Some events in the trade and on the news lead me to share these thoughts. Many years ago, when it was a marvellous new idea, I worked for Eurostar the cross channel rail company. Working for this company led me to realise, perhaps I already knew, that governments should not be trusted with big decisions. I worked on rolling stock, the design for which was developed by a trio of governments.
Don’t misunderstand me the train was incredibly complex. This in part was to mitigate the new scary risk of cross channel travel. It could be argued that we had all travelled underground before but I will let that go for now. Amongst the more astounding pieces of kit were a security forces secure communications system and a remote communication port. The purpose of these systems? To allow the security forces to communicate with and through the train in the event of hostage taking.
This is what happens when you leave governments to make decisions. Where was the precedent for hostage taking on a train? apart from the movies that is. What would be the purpose or potential escape route for hostage takers? Bear in mind this was pre 2011. Most importantly why was this new train a target? it was and still is the fastest train in the UK so less time for terrorists to board surely? Airline style boarding surely made it more secure rather than less? It would seem that, given an enormous budget, the best the governments can do is watch Hollywood movies and then spend the lot. And then some more!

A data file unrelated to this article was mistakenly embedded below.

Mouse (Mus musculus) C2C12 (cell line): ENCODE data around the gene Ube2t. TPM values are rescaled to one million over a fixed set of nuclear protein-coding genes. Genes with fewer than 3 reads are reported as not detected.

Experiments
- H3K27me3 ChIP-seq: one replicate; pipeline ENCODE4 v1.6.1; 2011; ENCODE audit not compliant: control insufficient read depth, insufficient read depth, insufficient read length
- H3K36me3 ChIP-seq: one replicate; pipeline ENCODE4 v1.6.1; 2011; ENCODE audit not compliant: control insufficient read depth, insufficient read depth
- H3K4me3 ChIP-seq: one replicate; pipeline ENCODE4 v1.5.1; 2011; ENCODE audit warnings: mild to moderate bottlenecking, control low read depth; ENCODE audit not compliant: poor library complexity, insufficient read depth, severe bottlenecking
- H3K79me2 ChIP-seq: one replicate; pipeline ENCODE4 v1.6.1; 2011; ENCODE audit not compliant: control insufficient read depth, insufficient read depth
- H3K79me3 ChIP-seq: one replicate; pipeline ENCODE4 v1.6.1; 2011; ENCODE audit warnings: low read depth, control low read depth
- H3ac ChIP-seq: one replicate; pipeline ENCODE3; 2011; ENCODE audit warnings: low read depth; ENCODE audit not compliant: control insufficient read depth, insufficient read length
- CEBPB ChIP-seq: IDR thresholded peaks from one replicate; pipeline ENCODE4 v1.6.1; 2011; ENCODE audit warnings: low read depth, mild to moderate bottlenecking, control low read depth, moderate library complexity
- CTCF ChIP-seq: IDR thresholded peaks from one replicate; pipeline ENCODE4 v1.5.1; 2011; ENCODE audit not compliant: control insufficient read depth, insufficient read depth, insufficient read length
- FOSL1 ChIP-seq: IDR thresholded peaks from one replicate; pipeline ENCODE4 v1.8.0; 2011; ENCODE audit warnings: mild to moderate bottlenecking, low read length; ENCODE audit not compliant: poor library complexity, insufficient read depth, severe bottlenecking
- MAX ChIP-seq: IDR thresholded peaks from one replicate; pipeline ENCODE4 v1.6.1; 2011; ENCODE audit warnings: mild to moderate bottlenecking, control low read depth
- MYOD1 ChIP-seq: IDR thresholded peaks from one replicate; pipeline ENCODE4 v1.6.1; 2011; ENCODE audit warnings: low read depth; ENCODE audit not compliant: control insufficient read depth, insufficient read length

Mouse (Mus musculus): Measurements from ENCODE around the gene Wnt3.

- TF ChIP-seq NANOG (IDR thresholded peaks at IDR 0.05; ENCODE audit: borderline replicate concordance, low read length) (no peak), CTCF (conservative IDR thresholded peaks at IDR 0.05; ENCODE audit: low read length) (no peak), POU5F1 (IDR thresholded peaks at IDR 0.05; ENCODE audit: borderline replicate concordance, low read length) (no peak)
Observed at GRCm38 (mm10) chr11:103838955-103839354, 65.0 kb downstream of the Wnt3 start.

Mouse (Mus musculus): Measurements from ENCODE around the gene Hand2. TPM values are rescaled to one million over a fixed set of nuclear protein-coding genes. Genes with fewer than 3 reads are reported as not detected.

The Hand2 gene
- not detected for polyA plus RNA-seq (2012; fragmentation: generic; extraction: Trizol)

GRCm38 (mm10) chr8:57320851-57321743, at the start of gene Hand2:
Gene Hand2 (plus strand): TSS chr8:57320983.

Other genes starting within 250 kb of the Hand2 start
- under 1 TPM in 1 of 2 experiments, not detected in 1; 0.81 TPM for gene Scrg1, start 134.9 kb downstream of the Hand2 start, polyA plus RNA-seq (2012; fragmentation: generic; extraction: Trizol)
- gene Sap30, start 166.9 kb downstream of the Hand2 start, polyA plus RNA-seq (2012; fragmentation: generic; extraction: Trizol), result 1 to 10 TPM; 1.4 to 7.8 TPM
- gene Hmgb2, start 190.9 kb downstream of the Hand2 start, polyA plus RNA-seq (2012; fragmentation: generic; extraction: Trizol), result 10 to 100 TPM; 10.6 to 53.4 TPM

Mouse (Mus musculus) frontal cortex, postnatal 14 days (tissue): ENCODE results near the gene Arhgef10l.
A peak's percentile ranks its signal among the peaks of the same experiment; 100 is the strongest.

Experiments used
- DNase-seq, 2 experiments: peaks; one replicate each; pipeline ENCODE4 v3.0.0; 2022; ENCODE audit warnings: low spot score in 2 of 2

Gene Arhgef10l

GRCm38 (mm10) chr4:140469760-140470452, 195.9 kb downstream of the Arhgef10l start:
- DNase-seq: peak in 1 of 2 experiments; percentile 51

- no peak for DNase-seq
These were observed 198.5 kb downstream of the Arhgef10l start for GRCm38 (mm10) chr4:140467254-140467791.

It’s true, my son could have done a better job of documenting conceivable threats. Withstand a mortar round fired at the windscreen? Oh yeah you see a lot of them on the platform at Ebsfleet don’t you? They are buying some new stock now, from a competitor, and I wonder what the loons have requested this time. In the light of the insanity of 9/11 what madness will they make up? Protection against armed mice? Radiation proof paint? Alien attack defense systems?
We let these people make important decisions, that’s like asking a monkey to file your tax return.